One of the two people guarding Jeffrey Epstein when he died in a federal jail cell was a “substitute,” The New York Times reported Monday.
The stand-in guard did not normally work as a correctional officer, three prison officials with knowledge of the case told The Times on condition of anonymity. The sources, one prison official and two law enforcement officials, did not identify the person or say what type of job he usually worked.
Epstein, who was facing up to 45 years in prison on charges of sex trafficking girls as young as 14, was found unconscious Saturday morning in his jail cell at the Metropolitan Correctional Center in New York City. He was pronounced dead that morning after apparently hanging himself.
Citing the three officials, The Times also reported that no correctional officer had checked on Epstein for several hours before he was found. Guards were supposed to look in on prisoners in the protective unit, known as South 9, where he was housed every 30 minutes.
The guards who were supposed to be watching Epstein reportedly failed to do so because both were working overtime, the president of the local union for jail staffers told The Washington Post on Sunday.
In addition, Epstein was supposed to have had another inmate in his cell, several officials told the Times Sunday. But the jail had recently transferred his cellmate and allowed Epstein to be housed alone, a decision that also violated the jail’s procedures, the officials said.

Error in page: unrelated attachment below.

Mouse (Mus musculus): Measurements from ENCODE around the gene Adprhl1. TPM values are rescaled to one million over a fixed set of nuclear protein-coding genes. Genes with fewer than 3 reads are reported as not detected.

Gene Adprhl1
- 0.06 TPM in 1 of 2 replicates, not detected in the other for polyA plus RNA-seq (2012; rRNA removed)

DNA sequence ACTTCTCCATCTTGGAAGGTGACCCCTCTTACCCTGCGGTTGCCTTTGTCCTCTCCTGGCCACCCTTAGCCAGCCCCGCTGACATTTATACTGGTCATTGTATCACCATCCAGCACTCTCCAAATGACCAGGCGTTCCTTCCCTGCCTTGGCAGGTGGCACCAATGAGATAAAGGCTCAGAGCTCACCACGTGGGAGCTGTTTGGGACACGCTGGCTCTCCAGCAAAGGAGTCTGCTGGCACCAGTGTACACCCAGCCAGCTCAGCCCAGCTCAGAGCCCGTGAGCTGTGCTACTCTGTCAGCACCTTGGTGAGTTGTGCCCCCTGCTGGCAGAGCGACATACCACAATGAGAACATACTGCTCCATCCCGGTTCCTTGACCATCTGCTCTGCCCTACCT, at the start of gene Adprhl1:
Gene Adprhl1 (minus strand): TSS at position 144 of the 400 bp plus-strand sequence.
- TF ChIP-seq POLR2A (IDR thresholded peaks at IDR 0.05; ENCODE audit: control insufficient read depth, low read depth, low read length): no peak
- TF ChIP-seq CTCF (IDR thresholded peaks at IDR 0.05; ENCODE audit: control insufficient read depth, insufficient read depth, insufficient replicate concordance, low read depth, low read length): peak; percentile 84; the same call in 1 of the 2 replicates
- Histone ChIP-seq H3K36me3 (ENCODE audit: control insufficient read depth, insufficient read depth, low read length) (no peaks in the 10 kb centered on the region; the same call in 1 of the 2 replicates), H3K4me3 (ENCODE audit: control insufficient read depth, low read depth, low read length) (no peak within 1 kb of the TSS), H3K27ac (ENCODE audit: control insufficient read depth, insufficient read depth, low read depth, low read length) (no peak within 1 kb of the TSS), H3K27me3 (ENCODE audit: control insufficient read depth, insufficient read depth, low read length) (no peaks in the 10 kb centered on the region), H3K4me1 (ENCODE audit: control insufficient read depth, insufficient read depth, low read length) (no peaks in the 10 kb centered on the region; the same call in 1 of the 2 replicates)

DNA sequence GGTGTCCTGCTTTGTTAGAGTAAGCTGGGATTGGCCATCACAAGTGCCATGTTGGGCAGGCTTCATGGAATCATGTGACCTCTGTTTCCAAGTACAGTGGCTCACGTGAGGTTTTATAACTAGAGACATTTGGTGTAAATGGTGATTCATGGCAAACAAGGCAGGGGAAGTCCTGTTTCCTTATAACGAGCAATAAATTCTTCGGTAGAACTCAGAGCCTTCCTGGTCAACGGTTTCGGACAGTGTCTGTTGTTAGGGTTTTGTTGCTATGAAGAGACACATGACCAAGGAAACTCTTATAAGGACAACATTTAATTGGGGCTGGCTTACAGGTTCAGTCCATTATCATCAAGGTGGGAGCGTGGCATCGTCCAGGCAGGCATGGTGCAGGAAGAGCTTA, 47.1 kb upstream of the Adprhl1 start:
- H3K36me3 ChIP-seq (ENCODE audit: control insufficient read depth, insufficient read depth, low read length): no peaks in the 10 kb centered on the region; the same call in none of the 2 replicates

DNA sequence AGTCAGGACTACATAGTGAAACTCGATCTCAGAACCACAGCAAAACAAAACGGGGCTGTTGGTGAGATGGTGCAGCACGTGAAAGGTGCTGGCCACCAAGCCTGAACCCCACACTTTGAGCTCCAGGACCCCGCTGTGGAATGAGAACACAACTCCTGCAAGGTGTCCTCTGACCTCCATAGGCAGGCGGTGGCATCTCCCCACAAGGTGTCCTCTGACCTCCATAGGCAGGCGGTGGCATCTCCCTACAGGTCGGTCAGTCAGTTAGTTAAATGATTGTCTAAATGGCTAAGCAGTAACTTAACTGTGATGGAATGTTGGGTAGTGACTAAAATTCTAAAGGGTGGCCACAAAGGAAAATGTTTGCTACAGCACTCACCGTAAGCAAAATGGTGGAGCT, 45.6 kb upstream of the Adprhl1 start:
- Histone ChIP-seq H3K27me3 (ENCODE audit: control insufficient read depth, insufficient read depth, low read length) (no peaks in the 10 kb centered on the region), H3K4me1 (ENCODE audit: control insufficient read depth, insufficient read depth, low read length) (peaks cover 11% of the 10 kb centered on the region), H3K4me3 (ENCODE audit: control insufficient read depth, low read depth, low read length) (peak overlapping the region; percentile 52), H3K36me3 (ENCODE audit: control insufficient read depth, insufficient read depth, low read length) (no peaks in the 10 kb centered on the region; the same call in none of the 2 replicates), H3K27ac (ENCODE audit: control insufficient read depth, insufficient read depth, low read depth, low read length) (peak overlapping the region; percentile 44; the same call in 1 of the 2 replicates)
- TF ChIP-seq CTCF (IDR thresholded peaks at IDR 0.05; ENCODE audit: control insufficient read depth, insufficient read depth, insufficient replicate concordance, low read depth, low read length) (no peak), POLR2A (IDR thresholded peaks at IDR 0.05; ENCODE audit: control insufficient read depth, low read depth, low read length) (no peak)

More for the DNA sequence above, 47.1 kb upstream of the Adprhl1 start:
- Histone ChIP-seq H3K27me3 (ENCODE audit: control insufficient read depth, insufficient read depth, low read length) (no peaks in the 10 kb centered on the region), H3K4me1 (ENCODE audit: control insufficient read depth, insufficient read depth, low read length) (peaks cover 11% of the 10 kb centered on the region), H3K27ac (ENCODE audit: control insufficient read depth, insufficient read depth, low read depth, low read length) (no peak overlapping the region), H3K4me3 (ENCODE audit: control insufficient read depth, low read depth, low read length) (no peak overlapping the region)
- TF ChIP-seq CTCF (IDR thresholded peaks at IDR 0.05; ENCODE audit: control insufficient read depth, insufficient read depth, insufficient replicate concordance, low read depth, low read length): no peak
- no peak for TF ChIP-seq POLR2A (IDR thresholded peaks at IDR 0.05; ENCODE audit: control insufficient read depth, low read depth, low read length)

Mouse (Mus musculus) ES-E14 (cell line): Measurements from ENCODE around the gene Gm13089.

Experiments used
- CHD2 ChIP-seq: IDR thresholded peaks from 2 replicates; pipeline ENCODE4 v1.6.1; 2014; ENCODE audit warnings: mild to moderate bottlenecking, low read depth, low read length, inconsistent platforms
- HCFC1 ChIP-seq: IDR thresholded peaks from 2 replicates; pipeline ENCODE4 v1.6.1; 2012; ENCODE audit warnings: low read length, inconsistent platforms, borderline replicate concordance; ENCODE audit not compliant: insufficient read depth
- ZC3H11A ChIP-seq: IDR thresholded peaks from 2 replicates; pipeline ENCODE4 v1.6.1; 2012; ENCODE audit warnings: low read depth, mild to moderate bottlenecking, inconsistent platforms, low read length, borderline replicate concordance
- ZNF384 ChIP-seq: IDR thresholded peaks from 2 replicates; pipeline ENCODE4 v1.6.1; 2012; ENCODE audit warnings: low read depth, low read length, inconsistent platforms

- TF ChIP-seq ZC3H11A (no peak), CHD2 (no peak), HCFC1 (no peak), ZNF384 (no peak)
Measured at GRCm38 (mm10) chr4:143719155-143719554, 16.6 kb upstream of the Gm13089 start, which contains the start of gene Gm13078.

Irregularities go beyond a substitute guard
Also Sunday, New York City chief medical examiner Barbara Sampson said her office conducted an autopsy of financier Jeffrey Epstein’s body but has yet to officially determine his cause of death.
The autopsy results were expected to be released Sunday afternoon, but Sampson said the results are “pending further information,” according to the Post.
Ahead of The Times report Monday, Attorney General William Barr criticized the management of the prison in a press conference.
“We are now learning of serious irregularities at this facility that are deeply concerning and demand a thorough investigation,” he said.
“We will get to the bottom of what happened,” he added. “There will be accountability.”
Barr did not offer additional information about the problems at the jail. But questions have been raised about why Epstein had been taken off suicide watch just days after apparently trying to kill himself and then was left alone in a cell without close supervision.
According to Bureau of Prisons’ policy, several high-ranking prison officials would have had to have approved Epstein’s removal from the facility’s suicide prevention program, including the prison’s chief psychologist.
On Monday, FBI agents and New York detectives raided Epstein’s private, 70-acre island in the United States Virgin Islands, sometimes called “Pedophile Island. They were looking for documents, photographs, videos, computers and other materials, people briefed on the matter said.